Rusty-patched Bumble Bee, Bombus affinis
Excerpted from Bumble Bees of Wisconsin
This once common bumble bee is the first federally protected species of bumble bee, and first bee to
be placed on the endangered species list.
Hair medium and even. Thorax yellow, with a straight or “T” shaped band of black hair between the
wings. First abdominal segment fully yellow, with the second segment yellow and usually containing a
patch of orange or rusty-brown hair. Unlike B. griseocollis, this patch is entirely surrounded by yellow
hairs. Queens often without the rusty-patch, making the second abdominal segment entirely yellow.
Males have similar color patterns to workers, but occasionally with more brown hair on the second
abdominal segment. Males also lack corbiculae, or the flattened midleg of the hind leg used for
Rusty patched bumble bee colonies have an annual cycle. In spring, solitary queens emerge and find
nest sites, collect nectar and pollen from flowers and begin laying eggs, which are fertilized by sperm
stored since mating the previous fall. Workers hatch from these first eggs and colonies grow as workers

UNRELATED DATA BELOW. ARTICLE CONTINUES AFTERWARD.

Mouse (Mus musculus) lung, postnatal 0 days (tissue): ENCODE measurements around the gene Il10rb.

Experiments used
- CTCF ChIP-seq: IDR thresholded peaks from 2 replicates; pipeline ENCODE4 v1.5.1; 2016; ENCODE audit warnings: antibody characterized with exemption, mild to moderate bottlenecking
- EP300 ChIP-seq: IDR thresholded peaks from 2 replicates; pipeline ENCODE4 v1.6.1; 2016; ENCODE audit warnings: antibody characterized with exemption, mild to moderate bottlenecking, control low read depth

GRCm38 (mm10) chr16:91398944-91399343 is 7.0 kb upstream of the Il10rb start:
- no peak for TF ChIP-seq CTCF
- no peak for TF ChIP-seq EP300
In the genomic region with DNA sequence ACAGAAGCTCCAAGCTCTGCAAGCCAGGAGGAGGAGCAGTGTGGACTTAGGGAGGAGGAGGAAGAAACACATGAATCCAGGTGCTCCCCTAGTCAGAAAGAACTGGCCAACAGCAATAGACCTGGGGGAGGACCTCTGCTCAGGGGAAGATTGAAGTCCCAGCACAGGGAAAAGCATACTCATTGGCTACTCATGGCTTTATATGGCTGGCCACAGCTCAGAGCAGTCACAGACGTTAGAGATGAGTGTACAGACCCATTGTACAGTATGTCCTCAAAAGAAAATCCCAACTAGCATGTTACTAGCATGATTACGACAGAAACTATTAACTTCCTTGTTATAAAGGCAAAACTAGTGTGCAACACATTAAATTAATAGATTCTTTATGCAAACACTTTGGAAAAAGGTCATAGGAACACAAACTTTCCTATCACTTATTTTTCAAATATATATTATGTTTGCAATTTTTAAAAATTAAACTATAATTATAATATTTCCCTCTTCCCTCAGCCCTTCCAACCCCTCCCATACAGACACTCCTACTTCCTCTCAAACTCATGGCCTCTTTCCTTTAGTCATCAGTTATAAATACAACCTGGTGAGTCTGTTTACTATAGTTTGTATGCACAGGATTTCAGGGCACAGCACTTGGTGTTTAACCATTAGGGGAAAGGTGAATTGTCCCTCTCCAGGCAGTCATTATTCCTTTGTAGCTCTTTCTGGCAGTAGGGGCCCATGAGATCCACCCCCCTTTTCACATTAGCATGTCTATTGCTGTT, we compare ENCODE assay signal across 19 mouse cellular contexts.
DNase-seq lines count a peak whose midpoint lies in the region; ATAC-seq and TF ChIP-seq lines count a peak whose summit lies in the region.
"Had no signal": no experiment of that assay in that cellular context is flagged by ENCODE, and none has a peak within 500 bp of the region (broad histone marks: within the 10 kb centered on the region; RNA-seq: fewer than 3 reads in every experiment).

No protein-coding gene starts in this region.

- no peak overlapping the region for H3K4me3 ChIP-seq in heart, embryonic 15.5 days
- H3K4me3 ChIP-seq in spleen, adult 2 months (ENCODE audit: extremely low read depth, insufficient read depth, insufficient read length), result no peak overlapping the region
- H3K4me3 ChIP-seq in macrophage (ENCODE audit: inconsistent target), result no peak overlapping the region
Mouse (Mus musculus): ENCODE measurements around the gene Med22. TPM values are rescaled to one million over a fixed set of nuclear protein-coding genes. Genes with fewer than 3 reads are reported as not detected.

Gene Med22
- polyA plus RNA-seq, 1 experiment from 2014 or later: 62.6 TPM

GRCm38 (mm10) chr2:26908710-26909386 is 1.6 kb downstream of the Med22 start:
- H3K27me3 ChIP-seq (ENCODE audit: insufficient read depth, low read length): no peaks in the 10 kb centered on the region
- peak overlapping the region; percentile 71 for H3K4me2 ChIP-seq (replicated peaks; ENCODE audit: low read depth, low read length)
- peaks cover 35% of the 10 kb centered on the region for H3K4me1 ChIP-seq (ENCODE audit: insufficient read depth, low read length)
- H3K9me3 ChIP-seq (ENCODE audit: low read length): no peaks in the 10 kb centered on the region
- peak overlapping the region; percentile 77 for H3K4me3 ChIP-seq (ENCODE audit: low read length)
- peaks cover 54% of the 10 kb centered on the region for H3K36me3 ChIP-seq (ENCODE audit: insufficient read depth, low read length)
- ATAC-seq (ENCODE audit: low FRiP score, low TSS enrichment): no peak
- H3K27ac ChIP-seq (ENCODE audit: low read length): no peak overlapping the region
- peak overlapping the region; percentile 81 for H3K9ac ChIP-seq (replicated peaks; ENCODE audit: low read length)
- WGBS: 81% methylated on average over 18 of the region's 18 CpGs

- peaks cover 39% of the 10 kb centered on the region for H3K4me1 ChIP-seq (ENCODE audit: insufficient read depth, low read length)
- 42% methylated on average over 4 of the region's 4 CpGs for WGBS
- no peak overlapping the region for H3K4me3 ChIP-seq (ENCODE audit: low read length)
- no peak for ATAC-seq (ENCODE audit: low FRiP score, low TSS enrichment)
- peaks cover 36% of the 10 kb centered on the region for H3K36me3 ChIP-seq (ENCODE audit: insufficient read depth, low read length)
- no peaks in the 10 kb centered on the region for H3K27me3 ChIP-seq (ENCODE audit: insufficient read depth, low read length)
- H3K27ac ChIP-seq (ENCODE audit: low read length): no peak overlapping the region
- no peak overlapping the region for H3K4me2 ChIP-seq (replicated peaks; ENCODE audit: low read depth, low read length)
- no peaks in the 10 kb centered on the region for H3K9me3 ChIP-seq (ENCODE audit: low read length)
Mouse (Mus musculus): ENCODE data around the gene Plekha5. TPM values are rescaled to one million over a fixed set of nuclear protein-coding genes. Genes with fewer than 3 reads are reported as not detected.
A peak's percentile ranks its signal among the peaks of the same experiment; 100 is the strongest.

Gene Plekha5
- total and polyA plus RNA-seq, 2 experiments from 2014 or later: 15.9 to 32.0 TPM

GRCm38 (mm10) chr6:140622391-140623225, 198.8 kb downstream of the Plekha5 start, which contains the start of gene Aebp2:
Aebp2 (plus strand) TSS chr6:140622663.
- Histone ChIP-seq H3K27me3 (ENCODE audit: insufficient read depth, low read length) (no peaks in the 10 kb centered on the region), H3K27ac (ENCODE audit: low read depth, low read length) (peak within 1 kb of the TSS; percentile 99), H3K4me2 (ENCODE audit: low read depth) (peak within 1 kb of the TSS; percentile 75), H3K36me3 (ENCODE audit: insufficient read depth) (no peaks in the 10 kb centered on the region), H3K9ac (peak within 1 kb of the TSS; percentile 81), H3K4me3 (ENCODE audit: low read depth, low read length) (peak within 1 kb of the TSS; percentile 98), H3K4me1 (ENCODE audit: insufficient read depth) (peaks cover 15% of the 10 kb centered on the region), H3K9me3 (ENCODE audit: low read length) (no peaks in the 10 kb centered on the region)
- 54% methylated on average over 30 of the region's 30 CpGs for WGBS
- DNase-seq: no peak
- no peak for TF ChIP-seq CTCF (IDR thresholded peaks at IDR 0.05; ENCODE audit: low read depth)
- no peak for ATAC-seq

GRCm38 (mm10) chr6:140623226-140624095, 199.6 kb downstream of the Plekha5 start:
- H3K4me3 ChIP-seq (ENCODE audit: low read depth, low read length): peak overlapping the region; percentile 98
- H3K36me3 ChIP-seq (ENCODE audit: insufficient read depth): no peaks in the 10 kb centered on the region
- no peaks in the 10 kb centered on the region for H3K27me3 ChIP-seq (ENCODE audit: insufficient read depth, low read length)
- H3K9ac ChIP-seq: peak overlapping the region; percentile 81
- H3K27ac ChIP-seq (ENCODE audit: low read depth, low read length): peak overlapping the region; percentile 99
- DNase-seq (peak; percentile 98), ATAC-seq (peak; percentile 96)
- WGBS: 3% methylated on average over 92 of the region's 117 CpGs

collect food, defend the colony, and care for young. Queens remain within the nests and continue laying
eggs. In late summer, new queens and males also hatch from eggs. Males disperse to mate with new
queens from other colonies. In fall, founding queens, workers and males die. Only new queens go into
diapause (a form of hibernation) over winter - and the cycle begins again in spring.
Queens emerge in late spring (typically early May), with peak worker numbers in July and August. New
queens and drones present from July to September.
Historically, Bombus affinis was found throughout the upper Midwest and Northeastern United States.
Its range has been reduced by over 90%, and is now only found in small pockets, with areas around
Madison seeing some of the most consistent numbers in recent years. Other recordings include areas
in the driftless, near Milwaukee, and near Baraboo.
Bumble bees gather pollen and nectar from a variety of flowering plants. The rusty patched emerges early
in spring and is one of the last species to go into hibernation. It needs a constant supply and diversity of
flowers blooming throughout the colony’s long life, April through September.
Slo-Mo Footage of a Bumble Bee Dislodging Pollen
Look Inside a Bumblebee Nest
How to Build a Bumble Bee House
Development of Colony and Nest in the Bumblebee